No shopping here! Our local hardware store.
Protesters in the center of L'Viv demanding change.
We stayed home for this parade through the street of L'Viv.
We encourage our kids to to play in the snow
on the edge of town, not in the center.
On Sundays we visit the orphans, passing the protests on the way as we look out the windows of the taxi.
Since we live about half a mile from the center of the city we have managed to stay away from the hot spots. But I must admit I have had moments, even days that I have been struck with fears I've never known. In the safety of a small Midwestern town in Indiana, or on the peaceful hilltops of Italy thoughts of war just never came to mind.
Recently a few hundred protesters stormed the capital building, forced the governor to resign, and then built a wall of tires, sand bags, and construction material around the government building. No one knows what will happen next, would the government fight back? What about Russia? How can a family like ours know what to do? So we pray for wisdom, we pray for Ukraine, we pray for peace and safely. Should we just buy extra buckwheat or do we need to prepare to flee to Poland if things get worse? And then there are all the "What ifs"?
We didn't see the chaos from our window, we saw it on facebook and on the news like everyone else in the world. But we were watching the news like our lives depended on it. What's next? Only God knows. Somehow love and faith keep us here.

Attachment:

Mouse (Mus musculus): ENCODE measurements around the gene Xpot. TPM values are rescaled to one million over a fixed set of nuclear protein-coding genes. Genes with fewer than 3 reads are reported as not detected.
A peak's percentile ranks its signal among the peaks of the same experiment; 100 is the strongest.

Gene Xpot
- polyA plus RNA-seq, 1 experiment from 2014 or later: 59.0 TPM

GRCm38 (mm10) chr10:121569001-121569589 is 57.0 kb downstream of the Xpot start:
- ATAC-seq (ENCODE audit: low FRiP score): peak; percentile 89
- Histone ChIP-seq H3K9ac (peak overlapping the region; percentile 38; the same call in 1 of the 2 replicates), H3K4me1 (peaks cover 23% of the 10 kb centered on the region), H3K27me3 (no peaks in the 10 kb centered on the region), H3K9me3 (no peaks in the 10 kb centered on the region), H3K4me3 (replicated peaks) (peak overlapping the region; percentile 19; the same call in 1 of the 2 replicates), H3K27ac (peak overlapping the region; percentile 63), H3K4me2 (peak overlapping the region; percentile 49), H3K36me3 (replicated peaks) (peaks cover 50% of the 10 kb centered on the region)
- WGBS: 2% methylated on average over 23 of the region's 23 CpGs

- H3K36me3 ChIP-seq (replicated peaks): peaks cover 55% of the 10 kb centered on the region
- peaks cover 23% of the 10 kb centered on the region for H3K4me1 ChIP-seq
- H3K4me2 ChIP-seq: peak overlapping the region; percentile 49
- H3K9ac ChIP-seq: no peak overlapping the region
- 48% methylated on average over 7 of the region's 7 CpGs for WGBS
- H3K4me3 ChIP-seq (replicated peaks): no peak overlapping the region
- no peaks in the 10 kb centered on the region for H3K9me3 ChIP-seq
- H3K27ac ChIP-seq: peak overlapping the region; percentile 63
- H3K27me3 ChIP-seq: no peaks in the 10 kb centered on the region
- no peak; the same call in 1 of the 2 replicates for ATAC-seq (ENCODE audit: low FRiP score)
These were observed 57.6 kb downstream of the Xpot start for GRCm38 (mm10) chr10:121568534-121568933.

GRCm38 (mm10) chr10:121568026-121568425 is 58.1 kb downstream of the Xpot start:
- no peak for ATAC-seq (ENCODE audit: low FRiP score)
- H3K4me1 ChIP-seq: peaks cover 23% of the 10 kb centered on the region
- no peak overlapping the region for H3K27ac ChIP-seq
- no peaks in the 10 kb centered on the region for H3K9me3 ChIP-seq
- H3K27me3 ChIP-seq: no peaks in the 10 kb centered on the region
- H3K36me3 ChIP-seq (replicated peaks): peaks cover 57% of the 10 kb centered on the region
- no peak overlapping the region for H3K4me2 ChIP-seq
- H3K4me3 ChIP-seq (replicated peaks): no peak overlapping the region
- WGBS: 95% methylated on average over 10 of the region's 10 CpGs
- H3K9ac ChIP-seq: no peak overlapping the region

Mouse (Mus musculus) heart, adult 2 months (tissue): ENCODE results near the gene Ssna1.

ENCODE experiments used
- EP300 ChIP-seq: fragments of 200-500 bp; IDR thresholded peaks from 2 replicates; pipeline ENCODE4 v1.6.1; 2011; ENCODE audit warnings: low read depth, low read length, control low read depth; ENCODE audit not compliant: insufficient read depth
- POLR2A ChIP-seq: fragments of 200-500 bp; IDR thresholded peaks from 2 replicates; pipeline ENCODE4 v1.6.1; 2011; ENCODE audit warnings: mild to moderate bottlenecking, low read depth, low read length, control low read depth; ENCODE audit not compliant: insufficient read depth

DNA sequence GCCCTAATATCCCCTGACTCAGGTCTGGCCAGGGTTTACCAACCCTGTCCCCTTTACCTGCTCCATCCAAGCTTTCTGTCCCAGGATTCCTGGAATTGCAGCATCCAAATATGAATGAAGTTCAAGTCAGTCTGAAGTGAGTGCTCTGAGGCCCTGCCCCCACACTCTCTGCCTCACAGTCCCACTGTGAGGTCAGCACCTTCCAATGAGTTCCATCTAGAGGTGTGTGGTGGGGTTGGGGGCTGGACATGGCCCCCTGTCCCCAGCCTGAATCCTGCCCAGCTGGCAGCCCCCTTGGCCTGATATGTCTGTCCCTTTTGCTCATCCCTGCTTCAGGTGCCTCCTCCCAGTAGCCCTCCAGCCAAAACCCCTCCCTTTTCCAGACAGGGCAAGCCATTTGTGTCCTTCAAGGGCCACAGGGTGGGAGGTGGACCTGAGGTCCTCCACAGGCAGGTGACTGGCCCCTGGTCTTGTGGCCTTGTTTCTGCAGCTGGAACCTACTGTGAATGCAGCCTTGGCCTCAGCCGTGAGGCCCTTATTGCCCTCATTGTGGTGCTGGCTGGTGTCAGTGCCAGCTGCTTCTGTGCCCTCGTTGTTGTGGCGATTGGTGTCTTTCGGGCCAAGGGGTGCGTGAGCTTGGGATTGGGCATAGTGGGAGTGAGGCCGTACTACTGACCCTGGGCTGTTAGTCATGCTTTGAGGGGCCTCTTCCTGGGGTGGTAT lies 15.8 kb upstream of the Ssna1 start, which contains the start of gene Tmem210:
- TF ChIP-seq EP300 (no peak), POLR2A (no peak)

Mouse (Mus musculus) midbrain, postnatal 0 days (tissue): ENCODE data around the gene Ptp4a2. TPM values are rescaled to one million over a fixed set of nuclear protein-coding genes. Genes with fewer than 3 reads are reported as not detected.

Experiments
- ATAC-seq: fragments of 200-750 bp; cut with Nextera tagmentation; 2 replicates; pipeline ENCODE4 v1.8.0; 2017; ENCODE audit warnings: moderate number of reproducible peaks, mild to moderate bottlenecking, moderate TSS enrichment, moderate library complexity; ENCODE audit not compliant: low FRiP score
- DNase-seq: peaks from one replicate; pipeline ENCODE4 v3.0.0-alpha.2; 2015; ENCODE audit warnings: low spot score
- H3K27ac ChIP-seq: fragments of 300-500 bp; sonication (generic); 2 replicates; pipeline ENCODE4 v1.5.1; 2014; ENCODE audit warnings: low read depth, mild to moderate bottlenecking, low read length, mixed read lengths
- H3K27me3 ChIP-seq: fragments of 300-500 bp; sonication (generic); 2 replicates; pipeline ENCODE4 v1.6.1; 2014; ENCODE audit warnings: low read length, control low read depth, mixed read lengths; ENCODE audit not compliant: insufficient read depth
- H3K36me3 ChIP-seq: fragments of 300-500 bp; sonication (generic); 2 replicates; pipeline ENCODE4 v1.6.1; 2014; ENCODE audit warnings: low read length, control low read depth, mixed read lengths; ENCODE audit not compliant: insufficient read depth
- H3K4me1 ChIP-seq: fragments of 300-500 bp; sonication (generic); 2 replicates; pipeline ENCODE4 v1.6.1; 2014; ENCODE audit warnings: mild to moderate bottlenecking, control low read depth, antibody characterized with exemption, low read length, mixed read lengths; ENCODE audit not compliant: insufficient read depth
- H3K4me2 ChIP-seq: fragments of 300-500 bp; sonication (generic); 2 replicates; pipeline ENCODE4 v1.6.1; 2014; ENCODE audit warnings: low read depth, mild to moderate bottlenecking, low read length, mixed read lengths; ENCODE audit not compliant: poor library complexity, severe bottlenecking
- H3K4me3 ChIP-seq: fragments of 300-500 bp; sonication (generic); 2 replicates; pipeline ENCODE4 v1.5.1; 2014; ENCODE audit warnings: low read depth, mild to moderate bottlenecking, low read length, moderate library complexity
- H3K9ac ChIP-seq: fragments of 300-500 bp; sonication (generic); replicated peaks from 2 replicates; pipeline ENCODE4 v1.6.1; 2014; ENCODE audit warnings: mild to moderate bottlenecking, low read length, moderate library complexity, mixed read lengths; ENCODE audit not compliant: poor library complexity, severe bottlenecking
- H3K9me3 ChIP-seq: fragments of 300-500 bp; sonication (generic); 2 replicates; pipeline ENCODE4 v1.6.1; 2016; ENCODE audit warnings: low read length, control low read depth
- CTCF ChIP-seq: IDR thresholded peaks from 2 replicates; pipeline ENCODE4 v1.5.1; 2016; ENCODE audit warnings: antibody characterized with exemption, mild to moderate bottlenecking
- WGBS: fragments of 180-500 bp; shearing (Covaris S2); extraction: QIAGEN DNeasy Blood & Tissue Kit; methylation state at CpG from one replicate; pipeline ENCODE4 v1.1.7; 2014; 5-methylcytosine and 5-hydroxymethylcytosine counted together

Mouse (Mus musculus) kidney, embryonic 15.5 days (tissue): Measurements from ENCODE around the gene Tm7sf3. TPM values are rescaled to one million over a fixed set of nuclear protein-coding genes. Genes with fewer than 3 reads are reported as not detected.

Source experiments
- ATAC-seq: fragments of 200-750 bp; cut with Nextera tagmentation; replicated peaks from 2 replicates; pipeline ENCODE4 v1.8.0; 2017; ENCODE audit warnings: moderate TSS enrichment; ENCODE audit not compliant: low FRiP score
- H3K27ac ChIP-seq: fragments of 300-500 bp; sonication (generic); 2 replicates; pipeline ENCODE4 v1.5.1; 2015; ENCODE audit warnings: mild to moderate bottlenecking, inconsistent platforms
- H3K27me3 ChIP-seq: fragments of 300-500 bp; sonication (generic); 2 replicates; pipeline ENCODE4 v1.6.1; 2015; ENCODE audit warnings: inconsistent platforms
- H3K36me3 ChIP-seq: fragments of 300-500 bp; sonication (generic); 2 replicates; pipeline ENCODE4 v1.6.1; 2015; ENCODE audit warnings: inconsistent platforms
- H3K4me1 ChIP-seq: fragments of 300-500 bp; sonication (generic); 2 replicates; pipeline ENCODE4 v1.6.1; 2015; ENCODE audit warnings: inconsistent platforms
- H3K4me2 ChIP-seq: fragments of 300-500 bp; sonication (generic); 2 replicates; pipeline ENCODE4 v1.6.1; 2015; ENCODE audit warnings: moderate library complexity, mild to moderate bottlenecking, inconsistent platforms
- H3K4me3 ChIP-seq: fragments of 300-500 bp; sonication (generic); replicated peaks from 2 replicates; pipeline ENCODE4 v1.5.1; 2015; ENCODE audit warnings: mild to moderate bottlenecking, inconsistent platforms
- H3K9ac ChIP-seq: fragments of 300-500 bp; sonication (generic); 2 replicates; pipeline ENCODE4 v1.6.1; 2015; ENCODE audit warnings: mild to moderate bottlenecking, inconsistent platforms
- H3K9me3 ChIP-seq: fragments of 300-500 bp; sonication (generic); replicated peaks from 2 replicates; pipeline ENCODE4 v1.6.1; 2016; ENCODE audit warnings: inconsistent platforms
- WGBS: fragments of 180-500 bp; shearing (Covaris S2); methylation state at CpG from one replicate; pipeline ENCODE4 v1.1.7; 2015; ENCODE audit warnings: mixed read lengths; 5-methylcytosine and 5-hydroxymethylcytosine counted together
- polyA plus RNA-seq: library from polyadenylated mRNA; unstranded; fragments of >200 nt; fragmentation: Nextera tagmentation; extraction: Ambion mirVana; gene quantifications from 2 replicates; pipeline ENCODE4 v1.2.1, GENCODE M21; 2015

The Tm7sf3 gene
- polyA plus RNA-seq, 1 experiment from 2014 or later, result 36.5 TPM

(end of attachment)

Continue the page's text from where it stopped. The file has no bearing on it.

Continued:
A week ago Josh and I took the bus to the hardware store, we needed a dustpan. When we got off the bus we noticed that the entrance was blocked by mounds of tires, fires were burning and protesters were waving flags. So we crossed the street, walked back to the bus stop and tried a different store.
Life goes on as usual in this city, the snow falls, the snow melts, the kids go sledding. The bakery churns out hot bread, just like every day. We visit the orphans on Sundays after church. Life goes on as governments battle with the people for power.
As we walk to the market we pass by groups of soldiers who are on their way to somewhere. We pass quietly by, not speaking English, we don't want to draw attention to ourselves. We continue on our way stopping to buy things from the babushkas who stand on the sidewalk selling fresh milk, carrots and jars of cherries. They smile like nothing is new, after all they saw World War Two and survived communism.